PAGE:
In a flashback, the teenage girl in the eccentric family in the
Canadian film, THE HANGING GARDEN, tells her senile grandmother that
she is going to a school dance. Horrified, the grandmother wants to
know if her granddaughter knows "the rule of 6." If you don't break
off a kiss by the count of 6, then you committed a sin with the boy.
And most of all, the grandmother wants to know if she has "protection?"
She must carry a rosary in her pocket at all times.
The richly acted film is written and directed by Thom Fitzgerald
in a quirky but loving style. Although some may refer to the film as
yet another dysfunctional family picture, that moniker misses the mark.
Yes, every member of the household has their own special problems, but
the writer didn't choose to name so many characters for various flowers
by accident. This delightful little picture mixes love, tragedy and
pathos, resulting in a hopeful and almost magical concoction.
During the opening credits we observe the boy, Sweet William, at
the center of the story. First, he's an average sized young lad who is
slapped off-screen by his father. Next, he's 300 pound teenager,
played with hopelessness and depression by Troy Veinotte. When the
opening credits end, we cut to 10 years later. William is now an
average-sized, reasonably happy adult, played with love and compassion
by Chris Leavins.
William has returned after 10 years absence to attend the marriage
of his free-spirited and foul-mouthed sister Rosemary to his first
childhood lover, Fletcher (Joe S. Keller). Kerry Fox from AN ANGEL AT
MY TABLE and SHALLOW GRAVE plays Rosemary with a compelling joy.
Nicole Burnell, who gave such a devastating performance in THE SWEET
HEREAFTER, plays the teenage Rosemary.
The father of the family, Whiskey Mac (Peter MacNeill), is an
alcoholic autocrat who is more obnoxious than harmful. His wife, Iris
(Seana McKenna), says that she would have left him years ago to at
least go to some place warm were it not for her lack of money and her
obligations to the kids. Rounding out the family is Christine
Dunsworth as nine-year-old Violet, the sister whom William meets for
the first time.
As the exuberant Irish music fills the air at the wedding in the
family home, William wanders off to try on one of his old coats, which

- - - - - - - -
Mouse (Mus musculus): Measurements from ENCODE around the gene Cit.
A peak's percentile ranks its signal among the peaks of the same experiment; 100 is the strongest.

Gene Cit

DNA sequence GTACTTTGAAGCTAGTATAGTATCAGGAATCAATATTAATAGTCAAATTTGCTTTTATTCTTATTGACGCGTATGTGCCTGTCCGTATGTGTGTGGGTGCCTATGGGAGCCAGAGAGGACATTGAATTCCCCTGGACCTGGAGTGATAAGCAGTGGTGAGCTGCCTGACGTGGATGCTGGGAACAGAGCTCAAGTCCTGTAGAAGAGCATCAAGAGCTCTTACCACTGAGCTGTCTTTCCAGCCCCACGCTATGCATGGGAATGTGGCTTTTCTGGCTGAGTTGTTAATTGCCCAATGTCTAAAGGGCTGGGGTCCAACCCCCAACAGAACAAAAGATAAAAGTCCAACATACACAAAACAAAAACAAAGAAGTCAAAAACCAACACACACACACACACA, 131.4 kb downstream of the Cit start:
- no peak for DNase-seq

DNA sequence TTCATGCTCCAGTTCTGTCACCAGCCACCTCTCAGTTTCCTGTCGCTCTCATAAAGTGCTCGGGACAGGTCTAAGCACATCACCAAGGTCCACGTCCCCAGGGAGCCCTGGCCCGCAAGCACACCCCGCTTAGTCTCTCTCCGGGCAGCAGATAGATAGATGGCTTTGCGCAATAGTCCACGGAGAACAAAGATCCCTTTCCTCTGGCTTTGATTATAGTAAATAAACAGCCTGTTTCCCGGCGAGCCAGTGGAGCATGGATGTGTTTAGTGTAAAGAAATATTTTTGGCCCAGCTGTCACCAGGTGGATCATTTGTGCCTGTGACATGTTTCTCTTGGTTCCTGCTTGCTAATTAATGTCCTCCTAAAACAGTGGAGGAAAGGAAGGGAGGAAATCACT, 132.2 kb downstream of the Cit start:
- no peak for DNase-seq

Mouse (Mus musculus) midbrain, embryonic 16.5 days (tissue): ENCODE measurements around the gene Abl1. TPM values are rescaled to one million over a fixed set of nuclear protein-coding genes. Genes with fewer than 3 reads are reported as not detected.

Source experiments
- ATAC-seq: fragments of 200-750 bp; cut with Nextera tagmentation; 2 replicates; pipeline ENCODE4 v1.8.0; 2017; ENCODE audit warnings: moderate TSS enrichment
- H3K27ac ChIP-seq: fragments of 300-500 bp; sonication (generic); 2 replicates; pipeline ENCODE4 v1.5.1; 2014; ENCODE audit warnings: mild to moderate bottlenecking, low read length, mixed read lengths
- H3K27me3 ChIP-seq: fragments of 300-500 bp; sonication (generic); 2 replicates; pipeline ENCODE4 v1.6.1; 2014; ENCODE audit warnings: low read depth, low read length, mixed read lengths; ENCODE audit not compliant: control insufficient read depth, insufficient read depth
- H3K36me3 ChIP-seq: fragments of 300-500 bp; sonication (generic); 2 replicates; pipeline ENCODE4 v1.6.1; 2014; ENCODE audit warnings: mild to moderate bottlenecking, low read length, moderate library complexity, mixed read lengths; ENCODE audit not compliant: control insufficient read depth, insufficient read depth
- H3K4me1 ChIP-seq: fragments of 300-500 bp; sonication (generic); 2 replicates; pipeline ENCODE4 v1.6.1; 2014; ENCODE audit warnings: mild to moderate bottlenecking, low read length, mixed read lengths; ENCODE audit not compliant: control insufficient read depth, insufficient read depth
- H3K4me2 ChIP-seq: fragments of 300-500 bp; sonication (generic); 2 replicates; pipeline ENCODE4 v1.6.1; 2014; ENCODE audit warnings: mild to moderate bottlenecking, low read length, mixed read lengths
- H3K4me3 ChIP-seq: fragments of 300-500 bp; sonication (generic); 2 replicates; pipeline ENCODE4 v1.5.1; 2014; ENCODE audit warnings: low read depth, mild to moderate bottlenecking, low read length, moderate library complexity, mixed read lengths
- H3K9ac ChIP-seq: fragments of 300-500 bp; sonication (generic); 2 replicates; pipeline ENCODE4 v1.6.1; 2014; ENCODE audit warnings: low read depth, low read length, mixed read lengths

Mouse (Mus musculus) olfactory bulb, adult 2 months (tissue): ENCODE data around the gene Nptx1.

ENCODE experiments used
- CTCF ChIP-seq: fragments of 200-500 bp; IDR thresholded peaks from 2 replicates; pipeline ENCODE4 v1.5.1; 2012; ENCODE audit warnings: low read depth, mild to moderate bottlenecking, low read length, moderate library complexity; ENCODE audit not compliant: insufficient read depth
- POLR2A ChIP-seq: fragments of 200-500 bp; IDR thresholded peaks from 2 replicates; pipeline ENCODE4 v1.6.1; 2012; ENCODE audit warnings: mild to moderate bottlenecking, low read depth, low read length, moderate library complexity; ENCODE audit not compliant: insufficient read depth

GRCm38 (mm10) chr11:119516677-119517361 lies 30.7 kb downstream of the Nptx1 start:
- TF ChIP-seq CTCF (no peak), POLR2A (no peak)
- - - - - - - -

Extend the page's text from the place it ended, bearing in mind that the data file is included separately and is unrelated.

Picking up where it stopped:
causes him to laugh at the size of his former self. The director
manages to stage simple scenes in wonderfully imaginative ways. He
takes a common wedding dress train and uses it to set up scenes in
fresh and fascinating ways. Rosmary's trip to the bathroom after
drinking too much beer is beautifully orchestrated, and Kerry Fox is at
her hilarious best trying to cope with the long train in a small bath,
all while talking to her brother.
As much as anything, the film is a series of character sketches.
In one of the strongest we watch William in a flashback as he has his
first sexual encounter, a homosexual one. Although he is perfectly
happy liking the same sex, his mother is aghast. A woman friend of
hers suggests she take William to a local housewife, Dusty Miller
(Martha Irving), who, for a fee, will have heterosexual sex with
William. With absolute finesse the director crafts a subtle scene that
manages to yield significant emotional punch without being sensational.
Dusty, after asking Iris to watch her daughter, takes William and
gently introduces him to the joys of sex with the opposite sex. All of
this notwithstanding, he still prefers males.
The film is at its most poignant in several sequences in which the
grown William comes face-to-face with himself when younger. This
causes his ugly old memories to be reignited. In the most devastating,
he has to come to grips with his former self who was so overwhelmed
with the stress that he tried to hang himself. Even here, the director
touches your heart without ever letting the story dissolve into
anything approaching a tearjerker. The ultimate result is an uplifting
story that has more hope that one would ever expect from the outline of
Copyright © 1998 Steve Rhodes